Vote Alan Measles for God by Grayson Perry, Wool needlepoint tapestry, label, black felt-tip pen, 2008.

Vote Alan Measles for God by Grayson Perry, Wool needlepoint tapestry, label, black felt-tip pen, 2008.

La Cicciolina

A souped-up version of 1980 and 90s heterosexual lust, La Cicciolina was an Uber Muse for the time. Known in Italy as both a porn star and politician, she was famous enough to be featured on the cover of a German news magazine – which Koons saw before approaching her agent with a view to collaborating on a poster for the Whitney Museum. Things promptly took a turn for the romantic, and the result was 1990’s highly controversial Made In Heaven series, which shocked visitors to the Venice Biennale. Depicting the couple engaged in various sexual acts, it features an almost-naked Staller sporting a selection of Anne Summers-esque bits of lingerie and some flowery crowns – but it’s Koons who seems incongruous, an oddly normal-looking bloke whose blush and lip gloss heightens the feeling that he’s been miscast as the lover of a hyper-real goddess. Staller subsequently showed the world who was boss by allegedly refusing to give up her porn career and returning to Italy with the couple's son, Ludvig.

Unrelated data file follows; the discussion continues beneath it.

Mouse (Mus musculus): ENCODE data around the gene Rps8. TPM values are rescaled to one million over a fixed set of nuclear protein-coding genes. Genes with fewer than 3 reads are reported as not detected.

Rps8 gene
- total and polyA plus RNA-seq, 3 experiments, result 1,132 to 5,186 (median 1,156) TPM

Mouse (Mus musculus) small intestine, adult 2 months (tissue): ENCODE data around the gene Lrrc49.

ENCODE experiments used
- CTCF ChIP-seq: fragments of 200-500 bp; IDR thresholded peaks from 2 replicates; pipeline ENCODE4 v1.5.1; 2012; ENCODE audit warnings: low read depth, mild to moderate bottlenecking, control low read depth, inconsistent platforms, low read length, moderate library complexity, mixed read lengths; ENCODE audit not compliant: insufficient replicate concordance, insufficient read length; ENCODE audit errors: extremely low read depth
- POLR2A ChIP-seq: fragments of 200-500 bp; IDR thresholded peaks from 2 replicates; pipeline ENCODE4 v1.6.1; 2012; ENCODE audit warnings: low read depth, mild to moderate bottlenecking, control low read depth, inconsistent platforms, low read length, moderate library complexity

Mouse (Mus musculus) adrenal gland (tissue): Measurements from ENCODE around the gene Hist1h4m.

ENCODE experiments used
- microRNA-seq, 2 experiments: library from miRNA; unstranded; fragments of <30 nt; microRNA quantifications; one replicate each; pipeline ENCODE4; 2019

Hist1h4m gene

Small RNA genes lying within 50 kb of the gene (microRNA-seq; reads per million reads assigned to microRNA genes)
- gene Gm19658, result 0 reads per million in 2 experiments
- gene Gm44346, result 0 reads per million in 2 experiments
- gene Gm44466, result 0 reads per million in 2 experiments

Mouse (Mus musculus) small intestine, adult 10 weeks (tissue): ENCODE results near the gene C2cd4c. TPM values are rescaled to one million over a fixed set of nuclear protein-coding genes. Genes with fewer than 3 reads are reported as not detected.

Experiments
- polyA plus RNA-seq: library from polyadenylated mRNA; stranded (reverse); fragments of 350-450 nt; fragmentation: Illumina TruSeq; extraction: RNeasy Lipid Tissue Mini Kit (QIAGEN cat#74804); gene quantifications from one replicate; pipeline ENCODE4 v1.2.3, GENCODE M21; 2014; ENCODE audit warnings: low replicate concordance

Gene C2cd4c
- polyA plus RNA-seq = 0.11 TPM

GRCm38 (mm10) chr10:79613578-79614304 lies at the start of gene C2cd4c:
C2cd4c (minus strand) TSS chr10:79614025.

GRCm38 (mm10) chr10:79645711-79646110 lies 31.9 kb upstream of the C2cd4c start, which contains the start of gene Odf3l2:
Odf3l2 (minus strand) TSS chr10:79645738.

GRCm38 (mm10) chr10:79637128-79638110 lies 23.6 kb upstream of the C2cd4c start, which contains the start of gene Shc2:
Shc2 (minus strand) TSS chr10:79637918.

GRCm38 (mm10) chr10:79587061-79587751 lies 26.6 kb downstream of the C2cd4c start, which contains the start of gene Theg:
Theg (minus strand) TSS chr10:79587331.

Made in Heaven series by Jeff Koons, 1989.

Made in Heaven series by Jeff Koons, 1989.

ANDER GILLENEA/AFP/GETTY IMAGES

Sandra Bush